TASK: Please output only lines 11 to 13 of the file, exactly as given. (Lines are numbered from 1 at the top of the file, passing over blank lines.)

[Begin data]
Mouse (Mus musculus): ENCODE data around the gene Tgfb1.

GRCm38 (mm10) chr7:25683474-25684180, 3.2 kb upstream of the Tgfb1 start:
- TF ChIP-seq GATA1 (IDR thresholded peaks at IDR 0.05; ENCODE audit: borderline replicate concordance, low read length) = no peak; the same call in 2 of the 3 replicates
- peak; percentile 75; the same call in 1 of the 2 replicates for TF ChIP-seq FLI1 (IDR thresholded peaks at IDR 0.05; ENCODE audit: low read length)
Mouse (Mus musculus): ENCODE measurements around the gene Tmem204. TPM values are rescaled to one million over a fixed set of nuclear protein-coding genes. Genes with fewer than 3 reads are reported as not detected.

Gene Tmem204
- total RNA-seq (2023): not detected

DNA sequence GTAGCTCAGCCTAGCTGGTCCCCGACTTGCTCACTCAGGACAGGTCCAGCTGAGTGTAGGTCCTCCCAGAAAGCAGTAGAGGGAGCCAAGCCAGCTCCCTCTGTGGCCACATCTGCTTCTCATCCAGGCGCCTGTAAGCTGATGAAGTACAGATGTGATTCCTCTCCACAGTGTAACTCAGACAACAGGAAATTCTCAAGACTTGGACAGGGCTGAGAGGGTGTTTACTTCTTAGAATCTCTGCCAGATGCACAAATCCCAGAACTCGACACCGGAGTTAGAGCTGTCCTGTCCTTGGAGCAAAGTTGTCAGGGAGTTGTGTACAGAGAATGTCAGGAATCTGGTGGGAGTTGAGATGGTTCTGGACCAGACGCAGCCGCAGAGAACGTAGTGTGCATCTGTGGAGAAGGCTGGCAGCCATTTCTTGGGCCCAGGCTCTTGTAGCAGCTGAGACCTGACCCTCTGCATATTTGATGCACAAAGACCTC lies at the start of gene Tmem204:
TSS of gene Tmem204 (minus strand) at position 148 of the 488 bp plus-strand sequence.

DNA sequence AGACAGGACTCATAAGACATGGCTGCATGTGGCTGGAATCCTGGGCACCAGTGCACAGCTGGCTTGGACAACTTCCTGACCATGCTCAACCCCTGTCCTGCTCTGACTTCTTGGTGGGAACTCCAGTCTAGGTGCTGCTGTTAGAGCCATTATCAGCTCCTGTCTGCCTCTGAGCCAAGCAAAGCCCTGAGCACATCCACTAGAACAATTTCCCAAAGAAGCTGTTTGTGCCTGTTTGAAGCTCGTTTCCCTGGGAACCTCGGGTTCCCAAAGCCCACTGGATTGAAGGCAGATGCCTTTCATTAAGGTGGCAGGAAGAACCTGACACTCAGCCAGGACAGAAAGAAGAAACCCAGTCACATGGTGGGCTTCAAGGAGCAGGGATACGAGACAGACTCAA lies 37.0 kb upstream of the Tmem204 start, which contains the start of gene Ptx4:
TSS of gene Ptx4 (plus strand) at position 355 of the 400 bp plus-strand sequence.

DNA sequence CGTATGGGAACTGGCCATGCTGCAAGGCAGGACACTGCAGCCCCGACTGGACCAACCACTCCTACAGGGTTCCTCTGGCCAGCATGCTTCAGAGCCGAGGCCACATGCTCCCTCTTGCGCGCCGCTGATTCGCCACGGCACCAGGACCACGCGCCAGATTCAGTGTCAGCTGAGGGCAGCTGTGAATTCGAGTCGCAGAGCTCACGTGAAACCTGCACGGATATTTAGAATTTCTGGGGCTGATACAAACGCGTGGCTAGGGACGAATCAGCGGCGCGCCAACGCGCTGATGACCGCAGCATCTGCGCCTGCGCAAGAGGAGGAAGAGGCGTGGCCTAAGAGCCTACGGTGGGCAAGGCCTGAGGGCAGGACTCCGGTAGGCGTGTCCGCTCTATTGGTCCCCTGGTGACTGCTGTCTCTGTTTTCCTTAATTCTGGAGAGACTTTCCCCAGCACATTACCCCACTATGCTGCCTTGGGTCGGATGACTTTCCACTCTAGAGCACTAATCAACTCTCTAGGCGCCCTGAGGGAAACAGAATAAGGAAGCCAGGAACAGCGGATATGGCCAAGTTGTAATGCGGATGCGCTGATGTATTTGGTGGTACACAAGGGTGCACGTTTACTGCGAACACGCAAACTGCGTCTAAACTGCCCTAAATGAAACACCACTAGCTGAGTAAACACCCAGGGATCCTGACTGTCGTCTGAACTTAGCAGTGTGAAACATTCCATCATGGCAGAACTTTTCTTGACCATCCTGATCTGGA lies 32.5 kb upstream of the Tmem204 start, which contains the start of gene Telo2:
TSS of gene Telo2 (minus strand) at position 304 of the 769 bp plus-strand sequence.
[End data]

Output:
TSS of gene Ptx4 (plus strand) at position 355 of the 400 bp plus-strand sequence.

DNA sequence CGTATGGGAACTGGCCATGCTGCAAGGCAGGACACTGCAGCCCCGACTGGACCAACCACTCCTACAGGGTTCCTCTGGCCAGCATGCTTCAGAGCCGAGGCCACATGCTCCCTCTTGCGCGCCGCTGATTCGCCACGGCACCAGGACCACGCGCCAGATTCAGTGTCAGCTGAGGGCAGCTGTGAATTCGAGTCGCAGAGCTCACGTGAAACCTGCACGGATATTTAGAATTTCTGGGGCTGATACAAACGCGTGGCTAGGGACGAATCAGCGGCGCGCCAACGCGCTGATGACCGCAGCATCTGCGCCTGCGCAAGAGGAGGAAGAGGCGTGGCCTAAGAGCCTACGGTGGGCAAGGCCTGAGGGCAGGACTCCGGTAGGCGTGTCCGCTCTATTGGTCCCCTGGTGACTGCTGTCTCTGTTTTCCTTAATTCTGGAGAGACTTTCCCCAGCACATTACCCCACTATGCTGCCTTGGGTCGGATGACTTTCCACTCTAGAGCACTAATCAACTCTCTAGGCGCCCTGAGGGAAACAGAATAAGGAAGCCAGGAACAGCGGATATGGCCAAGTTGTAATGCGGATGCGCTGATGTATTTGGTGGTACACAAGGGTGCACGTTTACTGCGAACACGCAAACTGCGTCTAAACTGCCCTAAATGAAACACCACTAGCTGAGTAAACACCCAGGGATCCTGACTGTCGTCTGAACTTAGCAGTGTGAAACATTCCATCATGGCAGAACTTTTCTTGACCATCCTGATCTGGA lies 32.5 kb upstream of the Tmem204 start, which contains the start of gene Telo2:
TSS of gene Telo2 (minus strand) at position 304 of the 769 bp plus-strand sequence.